Proponents of AVs cite the plethora of benefits these vehicles provide, most notably a decrease in traffic accidents. In the U.S. alone, 35,000 people die each year due to highway accidents, 94% of which are due to human error, such as looking at your phone while driving. In contrast, researchers estimate that driverless cars could reduce traffic fatalities by up to 90%. These statistics should prompt the U.S. government to support new technologies that promise to drastically reduce injuries and fatalities.
However, the problem of highway accidents is not unique to the U.S. In 2015 in Greece, there were a total of 11,440 accidents with 793 people killed and 14,096 injured. In the U.K. in 2016, there were 1,792 killed and 179,592 injured. In Japan in 2016, there were a reported 3,904 deaths due to motor vehicle accidents. While these statistics are tragic, they pale in comparison to the U.S. numbers. During 2016, 37,461 people died in crashes on U.S. roadways. If that statistic doesn’t push Congress to do more for AVs, then not much will.
While the U.S. has the world’s most advanced technological prototypes and invests the most amount of money in them, it has not deployed AVs at a rate as high as other countries. Greece already has an automated transport system in the city of Trikala, which circulates throughout the city. In Japan, driverless buses also play an integral role in the small town of Nishikata, 71 miles north of Tokyo. While the U.K. has yet to implement any AV program, it has passed the Modern Transport Bill, outlining steps to be taken to ensure the UK is at the forefront of driverless technology. As of February 2016, this bill has now been finalized as the Vehicle Technology and Aviation Bill. All these countries have encouraged and supported the deployment of AVs at a much faster rate than the U.S.
Critics of the “let’s follow in the foot-steps of what other countries are doing” argue that the U.S. is vastly different in terms of the needs of its citizens compared to other countries, as well as the infrastructure that would make AVs work. However, these differences should instead encourage quick adoption of laws implementing AVs. The U.S. has over a hundred thousand miles of highway, more if local roads are included. These roads cater to millions of trucks transporting goods, as well as cars travelling in and through states. Autonomous vehicles can reduce highway accidents that take thousands of lives per year.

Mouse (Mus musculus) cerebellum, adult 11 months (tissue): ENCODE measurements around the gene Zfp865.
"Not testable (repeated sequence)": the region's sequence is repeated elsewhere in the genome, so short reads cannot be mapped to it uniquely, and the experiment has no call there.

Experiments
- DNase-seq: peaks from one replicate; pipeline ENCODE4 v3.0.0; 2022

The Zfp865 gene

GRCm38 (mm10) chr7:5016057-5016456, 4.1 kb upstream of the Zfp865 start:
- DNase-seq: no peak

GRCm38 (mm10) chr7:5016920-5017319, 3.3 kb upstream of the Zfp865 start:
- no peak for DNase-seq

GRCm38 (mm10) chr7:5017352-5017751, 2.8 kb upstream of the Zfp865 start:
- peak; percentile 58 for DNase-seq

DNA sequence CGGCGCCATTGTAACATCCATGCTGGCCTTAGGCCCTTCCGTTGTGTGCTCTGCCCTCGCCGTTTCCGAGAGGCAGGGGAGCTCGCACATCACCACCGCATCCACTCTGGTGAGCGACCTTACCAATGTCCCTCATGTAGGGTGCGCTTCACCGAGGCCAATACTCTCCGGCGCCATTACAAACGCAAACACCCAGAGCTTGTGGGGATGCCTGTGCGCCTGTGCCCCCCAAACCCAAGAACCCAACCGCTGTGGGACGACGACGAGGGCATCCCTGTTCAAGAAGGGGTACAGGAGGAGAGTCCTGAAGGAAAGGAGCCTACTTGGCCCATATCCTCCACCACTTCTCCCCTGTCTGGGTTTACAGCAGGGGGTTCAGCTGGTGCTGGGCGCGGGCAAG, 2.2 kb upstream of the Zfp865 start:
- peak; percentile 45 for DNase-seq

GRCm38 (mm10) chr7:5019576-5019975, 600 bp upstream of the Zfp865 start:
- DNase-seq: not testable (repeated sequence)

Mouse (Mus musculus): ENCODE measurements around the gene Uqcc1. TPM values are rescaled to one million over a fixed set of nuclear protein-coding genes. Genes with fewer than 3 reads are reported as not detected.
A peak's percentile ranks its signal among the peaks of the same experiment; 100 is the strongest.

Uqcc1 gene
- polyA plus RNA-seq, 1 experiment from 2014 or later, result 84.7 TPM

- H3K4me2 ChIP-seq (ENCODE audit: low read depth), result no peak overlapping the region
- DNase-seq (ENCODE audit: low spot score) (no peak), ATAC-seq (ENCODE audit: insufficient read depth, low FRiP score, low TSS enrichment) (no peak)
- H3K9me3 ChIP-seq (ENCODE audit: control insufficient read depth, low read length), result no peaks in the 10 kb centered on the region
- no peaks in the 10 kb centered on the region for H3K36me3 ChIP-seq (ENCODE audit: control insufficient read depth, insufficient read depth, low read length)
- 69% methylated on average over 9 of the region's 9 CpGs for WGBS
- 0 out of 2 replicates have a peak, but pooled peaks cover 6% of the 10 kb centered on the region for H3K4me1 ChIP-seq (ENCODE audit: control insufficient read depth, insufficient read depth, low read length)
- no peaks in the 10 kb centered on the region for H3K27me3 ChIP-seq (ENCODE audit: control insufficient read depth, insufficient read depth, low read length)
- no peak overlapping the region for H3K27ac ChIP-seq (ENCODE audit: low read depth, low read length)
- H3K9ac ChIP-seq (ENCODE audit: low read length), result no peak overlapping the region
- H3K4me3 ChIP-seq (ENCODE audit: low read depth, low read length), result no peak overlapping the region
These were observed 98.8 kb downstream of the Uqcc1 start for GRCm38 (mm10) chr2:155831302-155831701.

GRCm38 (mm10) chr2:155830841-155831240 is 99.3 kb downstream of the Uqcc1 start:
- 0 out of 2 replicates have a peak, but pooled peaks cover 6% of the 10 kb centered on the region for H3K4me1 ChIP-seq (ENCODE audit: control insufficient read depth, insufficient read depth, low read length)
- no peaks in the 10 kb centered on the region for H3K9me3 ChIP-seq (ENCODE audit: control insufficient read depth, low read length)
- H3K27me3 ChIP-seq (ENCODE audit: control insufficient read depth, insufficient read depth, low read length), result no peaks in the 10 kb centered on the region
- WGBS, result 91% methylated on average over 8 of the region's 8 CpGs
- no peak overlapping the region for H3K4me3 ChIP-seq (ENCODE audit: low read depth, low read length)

The good news is the U.S. government is making some progress. Two bills that Congress has introduced are worth mentioning. The House of Representatives passed the SELF DRIVE ACT, which “requires the Department of Transportation to conduct research to determine the most cost effective method and terminology for informing consumers about the capabilities and limitations of highly automated vehicles.” On the Senate side, Senators John Thune (R-SD) and Gary Peters (D-MI) on the Committee on Commerce, Science, and Transportation, also recently introduced the bipartisan American Vision for Safer Transportation through Advancement of Revolutionary Technologies (AV Start) Act to help advance the testing and development of self-driving vehicles. There is a chance it could receive a floor vote in the Senate before the end of the year.
The U.S. is already ahead of other countries in the race to perfect automated vehicles. We have the best scientists, equipment, and innovation that allows for these technologies to prosper and thrive. The only roadblock is the government itself. Both state and federal agencies need to allow companies such as Tesla and Waymo to experiment with all of their prototypes on a mass scale. If the U.S. truly has a vision of America First, then it should want to be far ahead of second place.
See more from my colleague Marc Scribner on the future of automated vehicles here.